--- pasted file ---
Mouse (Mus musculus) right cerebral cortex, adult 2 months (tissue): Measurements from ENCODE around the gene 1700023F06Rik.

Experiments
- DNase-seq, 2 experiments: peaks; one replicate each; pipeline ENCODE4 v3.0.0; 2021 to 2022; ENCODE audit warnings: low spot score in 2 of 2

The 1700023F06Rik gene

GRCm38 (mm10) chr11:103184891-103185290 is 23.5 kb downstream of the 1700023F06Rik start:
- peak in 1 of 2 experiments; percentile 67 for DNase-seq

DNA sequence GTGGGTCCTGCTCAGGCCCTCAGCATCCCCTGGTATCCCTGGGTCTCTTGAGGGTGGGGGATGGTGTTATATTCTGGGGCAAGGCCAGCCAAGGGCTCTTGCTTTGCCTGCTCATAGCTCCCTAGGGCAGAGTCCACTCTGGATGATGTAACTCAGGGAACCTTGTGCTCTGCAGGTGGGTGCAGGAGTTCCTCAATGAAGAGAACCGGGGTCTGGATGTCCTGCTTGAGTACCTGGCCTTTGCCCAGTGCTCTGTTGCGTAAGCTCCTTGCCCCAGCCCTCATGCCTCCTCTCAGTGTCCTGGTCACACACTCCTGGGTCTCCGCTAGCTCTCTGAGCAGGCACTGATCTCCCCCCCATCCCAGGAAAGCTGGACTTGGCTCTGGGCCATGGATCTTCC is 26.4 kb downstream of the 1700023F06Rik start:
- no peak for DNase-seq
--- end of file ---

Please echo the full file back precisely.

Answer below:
Mouse (Mus musculus) right cerebral cortex, adult 2 months (tissue): Measurements from ENCODE around the gene 1700023F06Rik.

Experiments
- DNase-seq, 2 experiments: peaks; one replicate each; pipeline ENCODE4 v3.0.0; 2021 to 2022; ENCODE audit warnings: low spot score in 2 of 2

The 1700023F06Rik gene

GRCm38 (mm10) chr11:103184891-103185290 is 23.5 kb downstream of the 1700023F06Rik start:
- peak in 1 of 2 experiments; percentile 67 for DNase-seq

DNA sequence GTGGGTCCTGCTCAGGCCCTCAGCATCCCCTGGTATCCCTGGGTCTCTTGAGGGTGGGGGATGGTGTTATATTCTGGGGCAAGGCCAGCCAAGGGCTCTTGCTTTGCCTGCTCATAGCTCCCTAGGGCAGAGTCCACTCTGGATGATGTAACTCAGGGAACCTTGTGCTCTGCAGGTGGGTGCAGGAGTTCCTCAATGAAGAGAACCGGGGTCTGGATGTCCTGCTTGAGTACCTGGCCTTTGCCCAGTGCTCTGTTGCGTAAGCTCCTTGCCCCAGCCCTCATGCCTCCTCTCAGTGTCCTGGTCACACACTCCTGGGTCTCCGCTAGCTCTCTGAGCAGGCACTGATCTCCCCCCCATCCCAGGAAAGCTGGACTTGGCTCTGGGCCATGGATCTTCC is 26.4 kb downstream of the 1700023F06Rik start:
- no peak for DNase-seq